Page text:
Macmillan, Khrushchev Conclude Talks in Atmosphere of Hostility; Dodd Sees Need for War Alert
KIEV, Ukraine, Feb. 26--British Prime Minister Harold Macmillan and Soviet Premier Nikita Khrushchev ended talks today in an atmosphere of bitter chill. The British visitor warned Khrushchev of grave danger if anyone interferes with the Western powers' rights in Berlin.
"But Khrushchev is not budging an inch," a British spokesman said, "and Macmillan is not budging an inch, either."
Before flying here for a visit, Macmillan told Khrushchev that any interference without some alternative arrangements "would lead to a dangerous situation," the spokesman said.
Such alternative arrangements supposedly would meet the Soviet threat to turn over to East Germany the control of Allied lifelines to isolated Berlin.
National Alert Urged
WASHINGTON, Feb. 26--Sen. Thomas J. Dodd (D-Conn.), warning that the Soviets may trigger a war over Berlin, urged today an intensive 90-day program to alert the nation for any eventuality.
"I do not believe the country is prepared--that the people are prepared--that they know we are on the threshold possibly of grave disaster," Dodd told the Senate. He questioned not so much the adequacy of U.S. armed forces as what he termed the unpreparedness of the people for possible conflict.
On the other hand, three Republican senators said after a talk with President Eisenhower that firm plans have been made to meet any Soviet move to force the Western Allies out of divided Berlin. No details were given.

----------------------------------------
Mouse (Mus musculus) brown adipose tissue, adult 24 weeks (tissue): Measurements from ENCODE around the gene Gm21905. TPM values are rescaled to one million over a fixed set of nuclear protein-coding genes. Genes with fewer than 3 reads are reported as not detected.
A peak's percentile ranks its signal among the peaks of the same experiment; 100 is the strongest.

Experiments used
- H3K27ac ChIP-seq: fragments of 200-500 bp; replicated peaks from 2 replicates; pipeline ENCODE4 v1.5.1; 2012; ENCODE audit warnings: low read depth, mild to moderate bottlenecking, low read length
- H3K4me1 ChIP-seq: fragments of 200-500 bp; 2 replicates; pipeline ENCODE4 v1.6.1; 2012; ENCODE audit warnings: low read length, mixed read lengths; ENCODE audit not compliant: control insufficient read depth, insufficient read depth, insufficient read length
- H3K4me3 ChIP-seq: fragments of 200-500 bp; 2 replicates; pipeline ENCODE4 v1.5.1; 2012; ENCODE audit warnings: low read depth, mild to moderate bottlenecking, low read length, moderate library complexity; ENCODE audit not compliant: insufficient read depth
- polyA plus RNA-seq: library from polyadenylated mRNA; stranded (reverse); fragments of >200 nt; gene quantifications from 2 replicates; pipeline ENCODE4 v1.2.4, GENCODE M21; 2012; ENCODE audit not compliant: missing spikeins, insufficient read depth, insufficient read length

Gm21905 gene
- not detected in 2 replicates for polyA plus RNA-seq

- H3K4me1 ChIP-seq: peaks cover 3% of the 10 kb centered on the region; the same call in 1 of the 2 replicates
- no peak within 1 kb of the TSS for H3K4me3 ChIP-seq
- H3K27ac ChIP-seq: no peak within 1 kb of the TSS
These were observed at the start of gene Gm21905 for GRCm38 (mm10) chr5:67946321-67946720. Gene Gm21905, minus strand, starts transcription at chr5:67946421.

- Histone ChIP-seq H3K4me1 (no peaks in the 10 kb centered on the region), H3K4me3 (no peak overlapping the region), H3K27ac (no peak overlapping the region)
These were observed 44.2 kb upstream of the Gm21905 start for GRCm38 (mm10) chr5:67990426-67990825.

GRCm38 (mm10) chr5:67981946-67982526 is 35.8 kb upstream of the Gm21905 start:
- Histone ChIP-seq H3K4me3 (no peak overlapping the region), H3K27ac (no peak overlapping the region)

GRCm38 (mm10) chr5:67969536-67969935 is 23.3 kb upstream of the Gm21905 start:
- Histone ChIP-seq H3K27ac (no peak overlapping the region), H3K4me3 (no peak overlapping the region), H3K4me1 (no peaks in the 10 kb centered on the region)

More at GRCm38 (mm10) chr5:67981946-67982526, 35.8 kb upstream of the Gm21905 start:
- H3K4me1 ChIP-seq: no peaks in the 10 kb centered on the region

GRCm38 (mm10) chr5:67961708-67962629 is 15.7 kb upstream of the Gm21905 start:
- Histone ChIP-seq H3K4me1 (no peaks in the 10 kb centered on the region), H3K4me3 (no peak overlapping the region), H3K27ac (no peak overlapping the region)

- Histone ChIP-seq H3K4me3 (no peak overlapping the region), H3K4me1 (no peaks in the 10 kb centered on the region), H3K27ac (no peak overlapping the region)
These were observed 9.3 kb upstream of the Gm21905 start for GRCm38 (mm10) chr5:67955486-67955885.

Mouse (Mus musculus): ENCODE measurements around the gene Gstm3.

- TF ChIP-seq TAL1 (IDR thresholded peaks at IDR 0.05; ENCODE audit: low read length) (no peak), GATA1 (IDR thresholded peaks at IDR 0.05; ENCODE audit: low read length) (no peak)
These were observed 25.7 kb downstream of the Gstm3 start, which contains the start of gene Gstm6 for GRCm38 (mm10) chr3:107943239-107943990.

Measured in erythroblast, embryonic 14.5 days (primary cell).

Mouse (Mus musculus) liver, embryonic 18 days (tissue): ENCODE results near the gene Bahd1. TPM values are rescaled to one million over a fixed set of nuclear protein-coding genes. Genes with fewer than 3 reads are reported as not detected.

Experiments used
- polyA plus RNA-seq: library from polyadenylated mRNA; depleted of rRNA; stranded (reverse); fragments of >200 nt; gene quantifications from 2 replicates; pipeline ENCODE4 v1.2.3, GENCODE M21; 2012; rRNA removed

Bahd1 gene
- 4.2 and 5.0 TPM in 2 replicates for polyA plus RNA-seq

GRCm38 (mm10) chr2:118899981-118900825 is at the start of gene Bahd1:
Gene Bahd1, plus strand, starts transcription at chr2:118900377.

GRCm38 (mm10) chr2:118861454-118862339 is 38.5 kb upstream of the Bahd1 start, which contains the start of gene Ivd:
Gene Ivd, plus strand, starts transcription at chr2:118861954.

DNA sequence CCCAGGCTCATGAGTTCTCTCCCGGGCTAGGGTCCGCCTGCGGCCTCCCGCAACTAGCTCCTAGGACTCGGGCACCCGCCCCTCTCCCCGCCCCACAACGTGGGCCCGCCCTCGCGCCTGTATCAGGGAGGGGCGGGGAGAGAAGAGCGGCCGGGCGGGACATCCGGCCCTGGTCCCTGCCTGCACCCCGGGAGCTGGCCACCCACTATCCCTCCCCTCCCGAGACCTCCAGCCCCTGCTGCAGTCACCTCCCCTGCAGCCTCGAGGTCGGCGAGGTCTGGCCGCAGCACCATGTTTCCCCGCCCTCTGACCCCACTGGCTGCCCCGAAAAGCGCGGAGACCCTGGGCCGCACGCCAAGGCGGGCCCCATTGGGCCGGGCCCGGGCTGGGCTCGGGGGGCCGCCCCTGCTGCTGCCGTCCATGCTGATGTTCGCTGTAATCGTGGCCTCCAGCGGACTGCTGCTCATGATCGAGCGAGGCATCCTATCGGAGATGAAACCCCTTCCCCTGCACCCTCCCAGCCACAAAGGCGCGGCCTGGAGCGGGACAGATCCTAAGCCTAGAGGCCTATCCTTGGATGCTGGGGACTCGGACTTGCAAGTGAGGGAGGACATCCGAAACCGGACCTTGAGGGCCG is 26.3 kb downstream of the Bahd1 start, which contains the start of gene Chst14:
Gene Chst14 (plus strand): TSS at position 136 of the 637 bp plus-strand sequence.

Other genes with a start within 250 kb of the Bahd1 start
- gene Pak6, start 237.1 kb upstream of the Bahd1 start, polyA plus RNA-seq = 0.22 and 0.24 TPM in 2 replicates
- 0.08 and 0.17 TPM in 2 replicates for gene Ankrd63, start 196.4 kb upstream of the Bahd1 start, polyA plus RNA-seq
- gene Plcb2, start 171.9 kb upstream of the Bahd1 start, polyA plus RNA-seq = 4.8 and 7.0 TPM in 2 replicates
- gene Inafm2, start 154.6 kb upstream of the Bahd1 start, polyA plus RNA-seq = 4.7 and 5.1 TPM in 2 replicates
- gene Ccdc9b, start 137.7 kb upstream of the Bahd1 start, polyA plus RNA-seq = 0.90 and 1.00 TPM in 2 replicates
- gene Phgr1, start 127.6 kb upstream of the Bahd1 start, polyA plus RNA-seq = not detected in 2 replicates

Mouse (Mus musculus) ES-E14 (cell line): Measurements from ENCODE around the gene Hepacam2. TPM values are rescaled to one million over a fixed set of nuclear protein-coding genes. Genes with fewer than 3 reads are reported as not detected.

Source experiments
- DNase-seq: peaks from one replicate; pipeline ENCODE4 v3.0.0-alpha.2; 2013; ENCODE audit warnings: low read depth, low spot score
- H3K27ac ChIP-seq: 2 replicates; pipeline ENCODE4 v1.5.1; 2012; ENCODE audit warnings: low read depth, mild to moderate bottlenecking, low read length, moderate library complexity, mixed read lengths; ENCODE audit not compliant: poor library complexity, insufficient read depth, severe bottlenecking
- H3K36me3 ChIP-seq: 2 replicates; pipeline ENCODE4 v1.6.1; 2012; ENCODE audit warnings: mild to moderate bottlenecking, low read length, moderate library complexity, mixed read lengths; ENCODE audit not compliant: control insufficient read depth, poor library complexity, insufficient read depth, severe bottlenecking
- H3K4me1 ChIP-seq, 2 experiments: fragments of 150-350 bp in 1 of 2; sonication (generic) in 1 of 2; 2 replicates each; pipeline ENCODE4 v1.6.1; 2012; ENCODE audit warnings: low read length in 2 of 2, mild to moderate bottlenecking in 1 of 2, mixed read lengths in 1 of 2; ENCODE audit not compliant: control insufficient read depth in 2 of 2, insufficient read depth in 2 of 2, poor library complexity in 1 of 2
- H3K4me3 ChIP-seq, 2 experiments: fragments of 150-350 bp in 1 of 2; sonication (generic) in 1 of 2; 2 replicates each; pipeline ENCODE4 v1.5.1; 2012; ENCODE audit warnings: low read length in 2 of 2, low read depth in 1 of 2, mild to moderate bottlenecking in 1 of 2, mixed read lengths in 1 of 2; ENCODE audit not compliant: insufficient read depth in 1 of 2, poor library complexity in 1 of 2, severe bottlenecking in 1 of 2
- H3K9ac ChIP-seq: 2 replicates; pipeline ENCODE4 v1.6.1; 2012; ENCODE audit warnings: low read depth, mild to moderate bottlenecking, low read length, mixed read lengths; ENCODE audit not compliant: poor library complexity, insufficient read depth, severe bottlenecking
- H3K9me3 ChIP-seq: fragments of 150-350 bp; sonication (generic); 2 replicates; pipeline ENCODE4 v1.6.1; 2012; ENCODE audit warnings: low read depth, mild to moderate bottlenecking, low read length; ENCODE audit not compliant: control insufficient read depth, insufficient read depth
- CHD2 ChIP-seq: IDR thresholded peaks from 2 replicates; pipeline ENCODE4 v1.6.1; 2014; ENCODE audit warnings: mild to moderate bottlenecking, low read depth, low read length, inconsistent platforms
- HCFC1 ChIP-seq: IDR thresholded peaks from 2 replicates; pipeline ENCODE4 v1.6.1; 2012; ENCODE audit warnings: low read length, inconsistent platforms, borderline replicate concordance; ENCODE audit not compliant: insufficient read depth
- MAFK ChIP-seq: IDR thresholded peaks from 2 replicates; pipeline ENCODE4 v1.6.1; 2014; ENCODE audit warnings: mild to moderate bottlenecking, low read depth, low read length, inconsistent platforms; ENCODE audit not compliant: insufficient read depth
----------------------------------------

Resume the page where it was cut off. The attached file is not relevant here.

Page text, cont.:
House Recommends Airport Changes
WASHINGTON, Feb. 26--A $297 million program to improve airports to jet age standards was recommended today by a House committee which topped President Eisenhower's proposal by about 50 per cent.
However, the Commerce Committee bill comes much closer to the administration plan than does a Senate-passed measure calling for a $465 million federal outlay. Eisenhower last year vetoed a bill somewhat like the current Senate version.
Luce Named Brazil Ambassador
WASHINGTON, Feb. 26--Clare Boothe Luce was named by President Eisenhower today to be ambassador to Brazil. There, she will succeed Ellis O. Briggs, career diplomat who may now be assigned to Greece.
No great trouble is expected in her winning Senate confirmation. She is generally credited with having done a good job as ambassador to Italy in 1953-57.